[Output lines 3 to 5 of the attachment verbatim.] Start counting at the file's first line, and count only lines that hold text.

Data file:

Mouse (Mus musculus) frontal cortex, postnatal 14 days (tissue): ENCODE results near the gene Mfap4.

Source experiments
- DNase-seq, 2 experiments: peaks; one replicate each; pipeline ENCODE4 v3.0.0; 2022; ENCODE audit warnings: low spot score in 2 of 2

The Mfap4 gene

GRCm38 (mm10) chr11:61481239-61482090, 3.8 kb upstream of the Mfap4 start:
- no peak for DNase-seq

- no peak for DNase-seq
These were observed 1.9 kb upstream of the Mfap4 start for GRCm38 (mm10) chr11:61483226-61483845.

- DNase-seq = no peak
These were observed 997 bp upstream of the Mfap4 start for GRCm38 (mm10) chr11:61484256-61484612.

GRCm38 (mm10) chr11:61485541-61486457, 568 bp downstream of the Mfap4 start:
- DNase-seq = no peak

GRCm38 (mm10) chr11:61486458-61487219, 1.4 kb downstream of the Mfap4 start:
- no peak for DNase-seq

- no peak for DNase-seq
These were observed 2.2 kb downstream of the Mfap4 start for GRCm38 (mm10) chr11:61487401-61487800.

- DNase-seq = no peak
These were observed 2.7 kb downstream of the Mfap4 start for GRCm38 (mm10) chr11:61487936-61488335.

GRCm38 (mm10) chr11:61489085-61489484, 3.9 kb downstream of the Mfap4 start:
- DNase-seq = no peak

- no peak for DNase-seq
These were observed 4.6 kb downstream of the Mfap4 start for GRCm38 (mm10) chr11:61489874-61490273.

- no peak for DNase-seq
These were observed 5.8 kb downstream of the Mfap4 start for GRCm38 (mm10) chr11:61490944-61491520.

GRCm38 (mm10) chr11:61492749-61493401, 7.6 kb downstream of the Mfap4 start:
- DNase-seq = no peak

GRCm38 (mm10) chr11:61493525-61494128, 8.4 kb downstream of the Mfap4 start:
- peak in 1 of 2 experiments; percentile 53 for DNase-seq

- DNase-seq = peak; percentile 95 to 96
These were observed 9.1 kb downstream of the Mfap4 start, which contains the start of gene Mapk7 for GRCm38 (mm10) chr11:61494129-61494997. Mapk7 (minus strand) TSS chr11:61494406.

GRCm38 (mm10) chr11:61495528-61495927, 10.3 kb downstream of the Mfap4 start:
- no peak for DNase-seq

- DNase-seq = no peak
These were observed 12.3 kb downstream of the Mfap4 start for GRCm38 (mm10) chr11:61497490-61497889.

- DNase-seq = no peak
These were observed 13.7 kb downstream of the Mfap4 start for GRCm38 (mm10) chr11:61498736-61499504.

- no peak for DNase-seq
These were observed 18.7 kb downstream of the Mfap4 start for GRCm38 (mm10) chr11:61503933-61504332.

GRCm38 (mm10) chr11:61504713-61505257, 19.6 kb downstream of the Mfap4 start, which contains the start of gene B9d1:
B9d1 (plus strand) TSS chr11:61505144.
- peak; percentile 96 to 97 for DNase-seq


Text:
- DNase-seq, 2 experiments: peaks; one replicate each; pipeline ENCODE4 v3.0.0; 2022; ENCODE audit warnings: low spot score in 2 of 2

The Mfap4 gene

GRCm38 (mm10) chr11:61481239-61482090, 3.8 kb upstream of the Mfap4 start: